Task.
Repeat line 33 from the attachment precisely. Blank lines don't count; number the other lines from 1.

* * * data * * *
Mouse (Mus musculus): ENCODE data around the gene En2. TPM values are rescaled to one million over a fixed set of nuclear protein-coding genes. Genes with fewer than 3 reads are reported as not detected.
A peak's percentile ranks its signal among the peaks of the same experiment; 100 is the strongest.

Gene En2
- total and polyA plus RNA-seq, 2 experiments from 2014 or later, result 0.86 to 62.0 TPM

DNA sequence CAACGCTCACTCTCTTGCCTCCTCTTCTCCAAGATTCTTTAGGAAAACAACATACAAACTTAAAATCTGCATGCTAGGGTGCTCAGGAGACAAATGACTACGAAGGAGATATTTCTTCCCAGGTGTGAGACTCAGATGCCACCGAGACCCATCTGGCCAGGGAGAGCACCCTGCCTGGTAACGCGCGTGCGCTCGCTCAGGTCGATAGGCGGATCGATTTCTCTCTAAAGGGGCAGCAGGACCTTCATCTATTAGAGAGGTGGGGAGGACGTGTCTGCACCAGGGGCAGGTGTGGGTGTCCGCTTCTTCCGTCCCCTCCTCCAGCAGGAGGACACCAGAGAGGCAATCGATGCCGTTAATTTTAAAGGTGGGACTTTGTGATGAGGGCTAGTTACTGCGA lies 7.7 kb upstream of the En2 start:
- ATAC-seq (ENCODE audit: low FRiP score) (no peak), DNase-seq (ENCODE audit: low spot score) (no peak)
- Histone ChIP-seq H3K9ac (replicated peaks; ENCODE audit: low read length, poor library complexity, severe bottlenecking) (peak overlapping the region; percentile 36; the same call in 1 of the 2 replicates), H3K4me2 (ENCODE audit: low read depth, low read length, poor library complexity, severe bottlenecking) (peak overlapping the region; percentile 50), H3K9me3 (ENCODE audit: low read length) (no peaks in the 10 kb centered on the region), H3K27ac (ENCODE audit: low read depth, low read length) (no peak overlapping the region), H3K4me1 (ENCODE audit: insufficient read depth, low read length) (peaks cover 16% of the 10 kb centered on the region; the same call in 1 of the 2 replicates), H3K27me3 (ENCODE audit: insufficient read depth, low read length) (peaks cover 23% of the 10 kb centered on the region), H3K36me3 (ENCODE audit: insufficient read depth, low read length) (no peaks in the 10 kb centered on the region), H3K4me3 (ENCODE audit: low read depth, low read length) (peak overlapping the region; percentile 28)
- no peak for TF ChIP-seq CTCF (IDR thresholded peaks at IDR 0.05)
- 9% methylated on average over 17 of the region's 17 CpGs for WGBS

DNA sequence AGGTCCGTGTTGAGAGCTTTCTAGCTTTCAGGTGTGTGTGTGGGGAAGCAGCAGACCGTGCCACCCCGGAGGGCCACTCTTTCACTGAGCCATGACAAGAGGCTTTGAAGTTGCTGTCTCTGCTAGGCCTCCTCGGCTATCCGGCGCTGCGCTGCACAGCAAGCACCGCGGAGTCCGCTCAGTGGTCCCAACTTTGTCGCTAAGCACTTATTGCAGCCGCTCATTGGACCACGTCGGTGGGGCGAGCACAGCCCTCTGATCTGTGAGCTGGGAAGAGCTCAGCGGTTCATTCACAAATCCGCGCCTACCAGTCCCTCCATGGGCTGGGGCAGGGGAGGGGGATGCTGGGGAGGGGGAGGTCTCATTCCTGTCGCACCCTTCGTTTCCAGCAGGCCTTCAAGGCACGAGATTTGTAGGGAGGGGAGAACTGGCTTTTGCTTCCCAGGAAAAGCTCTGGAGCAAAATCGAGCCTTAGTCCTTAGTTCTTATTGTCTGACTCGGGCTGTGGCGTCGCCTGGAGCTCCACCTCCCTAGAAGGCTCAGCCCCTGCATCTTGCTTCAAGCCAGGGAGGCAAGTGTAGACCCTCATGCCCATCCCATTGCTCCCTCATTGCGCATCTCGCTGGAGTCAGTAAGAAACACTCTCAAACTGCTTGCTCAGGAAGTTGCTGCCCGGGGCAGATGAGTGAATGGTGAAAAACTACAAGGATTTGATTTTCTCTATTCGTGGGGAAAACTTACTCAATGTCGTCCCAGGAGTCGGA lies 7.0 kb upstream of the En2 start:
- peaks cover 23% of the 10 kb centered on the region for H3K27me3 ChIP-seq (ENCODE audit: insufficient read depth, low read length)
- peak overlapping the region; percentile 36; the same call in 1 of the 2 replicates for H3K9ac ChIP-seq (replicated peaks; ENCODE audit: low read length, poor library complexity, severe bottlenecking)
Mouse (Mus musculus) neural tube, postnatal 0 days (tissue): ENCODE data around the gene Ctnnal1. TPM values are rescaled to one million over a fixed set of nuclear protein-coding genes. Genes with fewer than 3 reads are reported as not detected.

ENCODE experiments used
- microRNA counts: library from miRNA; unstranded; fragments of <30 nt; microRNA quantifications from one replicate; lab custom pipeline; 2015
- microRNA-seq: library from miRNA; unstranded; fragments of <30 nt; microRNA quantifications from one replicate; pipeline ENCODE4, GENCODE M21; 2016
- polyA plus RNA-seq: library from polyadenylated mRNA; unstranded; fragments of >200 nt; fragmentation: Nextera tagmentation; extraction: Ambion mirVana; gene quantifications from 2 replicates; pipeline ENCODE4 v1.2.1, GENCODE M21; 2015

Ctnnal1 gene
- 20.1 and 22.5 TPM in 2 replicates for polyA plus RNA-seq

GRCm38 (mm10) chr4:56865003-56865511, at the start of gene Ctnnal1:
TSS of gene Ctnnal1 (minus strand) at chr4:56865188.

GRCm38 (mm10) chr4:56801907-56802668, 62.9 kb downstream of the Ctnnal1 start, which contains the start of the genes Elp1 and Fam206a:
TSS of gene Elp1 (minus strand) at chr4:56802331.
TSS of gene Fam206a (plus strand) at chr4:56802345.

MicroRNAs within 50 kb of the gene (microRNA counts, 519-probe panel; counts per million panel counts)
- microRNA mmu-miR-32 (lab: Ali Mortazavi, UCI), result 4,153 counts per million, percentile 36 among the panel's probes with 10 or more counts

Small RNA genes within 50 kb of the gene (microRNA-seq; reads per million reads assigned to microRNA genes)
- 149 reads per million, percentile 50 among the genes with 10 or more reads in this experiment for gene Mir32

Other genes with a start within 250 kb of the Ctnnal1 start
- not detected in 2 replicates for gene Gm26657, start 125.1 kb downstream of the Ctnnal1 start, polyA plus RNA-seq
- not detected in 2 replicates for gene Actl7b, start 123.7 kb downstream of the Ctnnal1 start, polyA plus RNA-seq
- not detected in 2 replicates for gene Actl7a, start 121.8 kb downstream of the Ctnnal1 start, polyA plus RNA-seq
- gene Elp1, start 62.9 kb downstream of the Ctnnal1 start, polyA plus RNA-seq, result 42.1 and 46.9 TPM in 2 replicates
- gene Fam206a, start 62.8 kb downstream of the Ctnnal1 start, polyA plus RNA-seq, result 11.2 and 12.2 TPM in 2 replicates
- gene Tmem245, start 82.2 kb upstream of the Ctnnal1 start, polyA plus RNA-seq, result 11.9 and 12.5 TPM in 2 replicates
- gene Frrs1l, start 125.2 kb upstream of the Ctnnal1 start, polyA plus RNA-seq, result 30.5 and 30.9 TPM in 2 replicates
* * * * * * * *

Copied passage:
- gene Elp1, start 62.9 kb downstream of the Ctnnal1 start, polyA plus RNA-seq, result 42.1 and 46.9 TPM in 2 replicates